It’s been a long day

“I surrender,” I said, first under my breath. Then again, a little louder, “I surrender.” I saw a bird, and another one. Objectively, I was in a beautiful place. Objectively, my body had been strong enough to take me out here. It was the subjectivity, the comparison with where I thought I should be, that hurt. “I surrender.” I didn’t need an answer. I just needed to breathe. To, once again, find meaning in the simplest moments.

~ Eva Hagberg Fisher, How to Be Loved: A Memoir of Lifesaving Friendship. (HMH Books. February 4, 2019)


Notes: Photo by Alexandra C. Axelina via EyeEM (via Mennyfox55).  Related Posts: It’s been a long day

Saturday Morning

We’re so driven to make ourselves “better” all the time…

We are mercilessly hard on ourselves for our losses, our defeats, our wounds, our failures, the parts of us that don’t measure up.

This is a weekend in non-self-improvement….

~ Francis Weller, in an interview with Tim McKee titled The Geography Of SorrowFrancis Weller On Navigating Our Losses


Photo: Nap time by Aku*S

It’s been a long day

I am only a little better at giving in than I used to be,
at slowing down,
at sitting still.

But progress is progress.

~ Pam Houston, Deep Creek: Finding Hope in the High Country 

 


Notes:

Lightly Child, Lightly.

It’s not you.
It’s anyone.
Sometimes I don’t want anyone around.
Some afternoons I lie on my bed and the light comes through the shutters on the floor and I think I never want to leave my own room.

-Joan Didion, Run River: A Novel


Notes:

  • Photo via Mennyfox55. Quote via purplebuddhaquotes
  • Post Title & Inspiration: Aldous Huxley: “It’s dark because you are trying too hard. Lightly child, lightly. Learn to do everything lightly. Yes, feel lightly even though you’re feeling deeply. Just lightly let things happen and lightly cope with them.”

Monday Morning Wake-Up Call

True story: One summer, years ago, I went tubing…The sun was blazing, and the water was cool. It was a perfect day to close your eyes and let the current carry you. I was enjoying myself, until we rounded the final bend and saw the parking lot. I leaned back to get my arms in the water and I started to kick and paddle. In a froth of churning water, I passed my mom, my sister, my boyfriend and my brothers, and as I reached the dock, I shouted out, “I won!”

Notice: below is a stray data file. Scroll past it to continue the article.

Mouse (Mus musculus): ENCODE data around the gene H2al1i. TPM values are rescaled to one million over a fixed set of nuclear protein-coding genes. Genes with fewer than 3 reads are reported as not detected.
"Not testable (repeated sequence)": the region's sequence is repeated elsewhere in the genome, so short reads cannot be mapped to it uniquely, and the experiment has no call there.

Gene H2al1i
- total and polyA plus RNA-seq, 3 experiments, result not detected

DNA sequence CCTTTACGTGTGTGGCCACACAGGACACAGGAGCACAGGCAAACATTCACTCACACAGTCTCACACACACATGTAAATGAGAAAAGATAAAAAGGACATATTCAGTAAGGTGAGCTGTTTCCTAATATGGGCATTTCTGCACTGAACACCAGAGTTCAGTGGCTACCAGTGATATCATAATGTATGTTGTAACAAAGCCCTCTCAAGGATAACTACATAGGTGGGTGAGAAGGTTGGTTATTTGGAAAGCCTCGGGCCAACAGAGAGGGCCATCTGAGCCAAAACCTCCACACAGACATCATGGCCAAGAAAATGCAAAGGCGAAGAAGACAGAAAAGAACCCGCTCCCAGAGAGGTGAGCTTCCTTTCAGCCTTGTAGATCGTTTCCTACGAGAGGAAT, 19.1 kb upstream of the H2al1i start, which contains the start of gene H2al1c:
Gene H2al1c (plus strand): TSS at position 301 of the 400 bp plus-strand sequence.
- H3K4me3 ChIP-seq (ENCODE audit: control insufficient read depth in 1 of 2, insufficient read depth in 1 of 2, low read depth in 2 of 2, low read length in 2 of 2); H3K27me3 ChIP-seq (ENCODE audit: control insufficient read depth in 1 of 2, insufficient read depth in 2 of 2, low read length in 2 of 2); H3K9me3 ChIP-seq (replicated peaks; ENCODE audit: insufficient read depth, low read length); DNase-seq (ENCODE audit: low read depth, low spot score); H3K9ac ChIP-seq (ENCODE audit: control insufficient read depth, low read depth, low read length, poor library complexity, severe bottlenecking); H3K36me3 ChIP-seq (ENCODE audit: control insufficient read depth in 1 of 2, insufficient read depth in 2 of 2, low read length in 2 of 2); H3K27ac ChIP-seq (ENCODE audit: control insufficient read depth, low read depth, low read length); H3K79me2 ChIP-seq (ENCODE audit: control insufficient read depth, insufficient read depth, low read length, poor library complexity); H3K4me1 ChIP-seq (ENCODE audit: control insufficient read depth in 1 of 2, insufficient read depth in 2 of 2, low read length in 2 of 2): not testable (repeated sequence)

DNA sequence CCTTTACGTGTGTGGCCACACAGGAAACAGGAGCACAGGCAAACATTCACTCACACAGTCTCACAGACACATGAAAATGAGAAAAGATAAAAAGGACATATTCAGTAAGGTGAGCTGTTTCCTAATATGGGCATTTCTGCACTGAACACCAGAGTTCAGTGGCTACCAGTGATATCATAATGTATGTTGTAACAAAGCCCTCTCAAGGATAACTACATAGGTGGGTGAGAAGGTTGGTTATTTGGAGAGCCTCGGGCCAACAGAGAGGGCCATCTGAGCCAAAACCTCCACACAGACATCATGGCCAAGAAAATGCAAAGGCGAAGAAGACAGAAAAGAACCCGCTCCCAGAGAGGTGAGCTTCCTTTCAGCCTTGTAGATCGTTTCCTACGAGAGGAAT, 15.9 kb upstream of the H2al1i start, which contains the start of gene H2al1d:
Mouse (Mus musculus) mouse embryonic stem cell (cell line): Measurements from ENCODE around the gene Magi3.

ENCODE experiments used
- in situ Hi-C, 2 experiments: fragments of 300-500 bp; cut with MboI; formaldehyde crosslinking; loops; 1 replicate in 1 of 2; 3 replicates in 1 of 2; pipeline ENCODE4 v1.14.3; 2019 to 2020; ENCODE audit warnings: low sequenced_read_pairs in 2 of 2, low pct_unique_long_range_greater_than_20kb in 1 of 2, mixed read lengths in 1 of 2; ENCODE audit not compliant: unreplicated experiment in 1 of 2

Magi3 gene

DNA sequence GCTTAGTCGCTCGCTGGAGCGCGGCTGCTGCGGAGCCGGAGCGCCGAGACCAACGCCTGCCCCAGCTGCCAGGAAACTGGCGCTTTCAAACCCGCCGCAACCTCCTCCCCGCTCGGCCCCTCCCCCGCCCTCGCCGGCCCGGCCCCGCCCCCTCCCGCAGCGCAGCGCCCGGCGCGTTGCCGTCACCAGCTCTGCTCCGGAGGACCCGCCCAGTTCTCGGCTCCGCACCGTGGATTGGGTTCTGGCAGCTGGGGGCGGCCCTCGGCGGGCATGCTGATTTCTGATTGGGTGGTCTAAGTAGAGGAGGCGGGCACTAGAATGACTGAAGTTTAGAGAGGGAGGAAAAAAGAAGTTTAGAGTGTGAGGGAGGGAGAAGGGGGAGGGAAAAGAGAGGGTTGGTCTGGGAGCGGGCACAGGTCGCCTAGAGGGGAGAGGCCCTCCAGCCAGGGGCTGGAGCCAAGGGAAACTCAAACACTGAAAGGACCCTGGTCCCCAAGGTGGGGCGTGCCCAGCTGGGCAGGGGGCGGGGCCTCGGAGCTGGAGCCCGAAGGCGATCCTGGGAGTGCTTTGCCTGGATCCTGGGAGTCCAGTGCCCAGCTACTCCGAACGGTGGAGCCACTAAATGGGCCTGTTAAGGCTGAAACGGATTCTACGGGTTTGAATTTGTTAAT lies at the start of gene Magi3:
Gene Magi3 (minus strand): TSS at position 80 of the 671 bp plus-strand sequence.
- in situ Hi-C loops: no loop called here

That’s me. All my life, I’ve made lists and set deadlines, never content, or even able, to just glide.

That kind of drive has served me well when aimed at challenges within my control, like writing a novel…I never stopped hoping that if I worked hard enough, wanted it badly enough, I’d finally get the acclaim that I craved…

That did not happen. And my brain, which had propelled me toward so many successes, could not push me past disappointment. Instead of focusing on everything that had gone right, including how lucky I was to make a living as a writer, it got stuck on what had gone wrong. Let’s think about it! my brain suggested, like a Roomba endlessly butting itself into a corner. Let’s think about it a lot. Especially at 3 in the morning. Let’s go over every single choice. Let’s dwell.

I tried yoga. I attempted meditation. Nothing helped. Instead, each spiritual setting and inner-growth-focused class presented new opportunities to compete: I held that pose for longer than anyone in the class. I’m way more Zen than she is. Finally, I remembered reading about how learning something new — creating new neural pathways — was a way to send your thoughts in different directions.

And so, after a 35-year hiatus, I started taking piano lessons again.

I had been an indifferent piano student as a kid…By high school, I had bumped up against the limits of my natural abilities. So I quit. I turned my attention toward activities at which I could excel…


Photo: videvo

Sunday Morning

One day when Buddha was walking with his disciples he pointed to the ground with his hand and said, “It would be good to erect a sanctuary here.” — Book of Serenity, Case 4